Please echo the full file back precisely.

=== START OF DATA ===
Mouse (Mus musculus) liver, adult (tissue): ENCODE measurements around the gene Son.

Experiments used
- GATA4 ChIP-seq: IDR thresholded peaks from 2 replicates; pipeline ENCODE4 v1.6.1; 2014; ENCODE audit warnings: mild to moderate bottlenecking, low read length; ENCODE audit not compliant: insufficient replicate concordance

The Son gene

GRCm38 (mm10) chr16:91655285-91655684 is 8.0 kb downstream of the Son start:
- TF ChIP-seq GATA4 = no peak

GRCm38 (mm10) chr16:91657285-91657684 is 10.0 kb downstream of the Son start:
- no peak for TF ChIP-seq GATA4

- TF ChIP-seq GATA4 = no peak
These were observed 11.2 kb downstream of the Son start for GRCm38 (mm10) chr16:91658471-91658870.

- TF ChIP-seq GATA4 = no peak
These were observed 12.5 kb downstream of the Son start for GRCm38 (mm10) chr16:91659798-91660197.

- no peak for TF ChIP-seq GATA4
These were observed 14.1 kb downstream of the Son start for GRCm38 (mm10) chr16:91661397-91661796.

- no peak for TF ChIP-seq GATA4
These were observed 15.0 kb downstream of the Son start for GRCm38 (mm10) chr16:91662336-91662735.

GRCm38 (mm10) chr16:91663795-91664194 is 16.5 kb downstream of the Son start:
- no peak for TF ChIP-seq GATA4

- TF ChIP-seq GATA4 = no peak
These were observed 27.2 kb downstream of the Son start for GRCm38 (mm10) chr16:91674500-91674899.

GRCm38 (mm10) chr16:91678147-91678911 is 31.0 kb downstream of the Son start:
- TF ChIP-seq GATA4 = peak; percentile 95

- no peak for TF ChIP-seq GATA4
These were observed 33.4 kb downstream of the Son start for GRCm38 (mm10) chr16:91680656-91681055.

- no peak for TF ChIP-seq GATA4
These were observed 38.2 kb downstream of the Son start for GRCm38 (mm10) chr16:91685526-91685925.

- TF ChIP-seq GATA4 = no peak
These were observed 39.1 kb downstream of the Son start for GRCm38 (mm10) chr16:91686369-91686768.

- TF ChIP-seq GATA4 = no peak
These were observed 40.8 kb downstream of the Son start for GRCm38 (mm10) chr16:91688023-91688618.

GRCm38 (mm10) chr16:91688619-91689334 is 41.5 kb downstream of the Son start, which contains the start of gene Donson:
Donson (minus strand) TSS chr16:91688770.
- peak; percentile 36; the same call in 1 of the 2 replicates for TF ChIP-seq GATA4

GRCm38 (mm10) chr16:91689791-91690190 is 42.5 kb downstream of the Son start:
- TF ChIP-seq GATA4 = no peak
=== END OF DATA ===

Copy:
Mouse (Mus musculus) liver, adult (tissue): ENCODE measurements around the gene Son.

Experiments used
- GATA4 ChIP-seq: IDR thresholded peaks from 2 replicates; pipeline ENCODE4 v1.6.1; 2014; ENCODE audit warnings: mild to moderate bottlenecking, low read length; ENCODE audit not compliant: insufficient replicate concordance

The Son gene

GRCm38 (mm10) chr16:91655285-91655684 is 8.0 kb downstream of the Son start:
- TF ChIP-seq GATA4 = no peak

GRCm38 (mm10) chr16:91657285-91657684 is 10.0 kb downstream of the Son start:
- no peak for TF ChIP-seq GATA4

- TF ChIP-seq GATA4 = no peak
These were observed 11.2 kb downstream of the Son start for GRCm38 (mm10) chr16:91658471-91658870.

- TF ChIP-seq GATA4 = no peak
These were observed 12.5 kb downstream of the Son start for GRCm38 (mm10) chr16:91659798-91660197.

- no peak for TF ChIP-seq GATA4
These were observed 14.1 kb downstream of the Son start for GRCm38 (mm10) chr16:91661397-91661796.

- no peak for TF ChIP-seq GATA4
These were observed 15.0 kb downstream of the Son start for GRCm38 (mm10) chr16:91662336-91662735.

GRCm38 (mm10) chr16:91663795-91664194 is 16.5 kb downstream of the Son start:
- no peak for TF ChIP-seq GATA4

- TF ChIP-seq GATA4 = no peak
These were observed 27.2 kb downstream of the Son start for GRCm38 (mm10) chr16:91674500-91674899.

GRCm38 (mm10) chr16:91678147-91678911 is 31.0 kb downstream of the Son start:
- TF ChIP-seq GATA4 = peak; percentile 95

- no peak for TF ChIP-seq GATA4
These were observed 33.4 kb downstream of the Son start for GRCm38 (mm10) chr16:91680656-91681055.

- no peak for TF ChIP-seq GATA4
These were observed 38.2 kb downstream of the Son start for GRCm38 (mm10) chr16:91685526-91685925.

- TF ChIP-seq GATA4 = no peak
These were observed 39.1 kb downstream of the Son start for GRCm38 (mm10) chr16:91686369-91686768.

- TF ChIP-seq GATA4 = no peak
These were observed 40.8 kb downstream of the Son start for GRCm38 (mm10) chr16:91688023-91688618.

GRCm38 (mm10) chr16:91688619-91689334 is 41.5 kb downstream of the Son start, which contains the start of gene Donson:
Donson (minus strand) TSS chr16:91688770.
- peak; percentile 36; the same call in 1 of the 2 replicates for TF ChIP-seq GATA4

GRCm38 (mm10) chr16:91689791-91690190 is 42.5 kb downstream of the Son start:
- TF ChIP-seq GATA4 = no peak